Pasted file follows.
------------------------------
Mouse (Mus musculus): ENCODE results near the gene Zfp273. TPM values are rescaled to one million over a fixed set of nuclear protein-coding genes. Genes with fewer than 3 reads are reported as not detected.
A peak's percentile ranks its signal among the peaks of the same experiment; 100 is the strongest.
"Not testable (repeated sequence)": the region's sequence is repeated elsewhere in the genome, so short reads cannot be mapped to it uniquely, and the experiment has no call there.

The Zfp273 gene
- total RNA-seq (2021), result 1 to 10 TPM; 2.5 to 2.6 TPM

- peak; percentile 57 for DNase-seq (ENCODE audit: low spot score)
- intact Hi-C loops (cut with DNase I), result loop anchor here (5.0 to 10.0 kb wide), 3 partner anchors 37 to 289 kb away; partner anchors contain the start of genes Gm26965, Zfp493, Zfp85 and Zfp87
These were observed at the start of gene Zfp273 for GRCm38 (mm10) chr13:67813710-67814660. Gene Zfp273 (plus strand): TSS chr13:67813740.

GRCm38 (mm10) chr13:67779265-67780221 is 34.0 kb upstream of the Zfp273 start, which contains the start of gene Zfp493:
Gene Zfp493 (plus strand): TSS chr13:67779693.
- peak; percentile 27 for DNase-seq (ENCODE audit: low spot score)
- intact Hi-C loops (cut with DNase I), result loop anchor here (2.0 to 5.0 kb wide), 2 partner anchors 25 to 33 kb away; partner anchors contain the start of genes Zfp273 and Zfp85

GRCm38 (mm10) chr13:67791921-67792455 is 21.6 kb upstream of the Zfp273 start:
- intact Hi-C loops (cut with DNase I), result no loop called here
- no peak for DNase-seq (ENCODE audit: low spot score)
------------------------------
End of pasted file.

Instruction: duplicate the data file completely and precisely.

Mouse (Mus musculus): ENCODE results near the gene Zfp273. TPM values are rescaled to one million over a fixed set of nuclear protein-coding genes. Genes with fewer than 3 reads are reported as not detected.
A peak's percentile ranks its signal among the peaks of the same experiment; 100 is the strongest.
"Not testable (repeated sequence)": the region's sequence is repeated elsewhere in the genome, so short reads cannot be mapped to it uniquely, and the experiment has no call there.

The Zfp273 gene
- total RNA-seq (2021), result 1 to 10 TPM; 2.5 to 2.6 TPM

- peak; percentile 57 for DNase-seq (ENCODE audit: low spot score)
- intact Hi-C loops (cut with DNase I), result loop anchor here (5.0 to 10.0 kb wide), 3 partner anchors 37 to 289 kb away; partner anchors contain the start of genes Gm26965, Zfp493, Zfp85 and Zfp87
These were observed at the start of gene Zfp273 for GRCm38 (mm10) chr13:67813710-67814660. Gene Zfp273 (plus strand): TSS chr13:67813740.

GRCm38 (mm10) chr13:67779265-67780221 is 34.0 kb upstream of the Zfp273 start, which contains the start of gene Zfp493:
Gene Zfp493 (plus strand): TSS chr13:67779693.
- peak; percentile 27 for DNase-seq (ENCODE audit: low spot score)
- intact Hi-C loops (cut with DNase I), result loop anchor here (2.0 to 5.0 kb wide), 2 partner anchors 25 to 33 kb away; partner anchors contain the start of genes Zfp273 and Zfp85

GRCm38 (mm10) chr13:67791921-67792455 is 21.6 kb upstream of the Zfp273 start:
- intact Hi-C loops (cut with DNase I), result no loop called here
- no peak for DNase-seq (ENCODE audit: low spot score)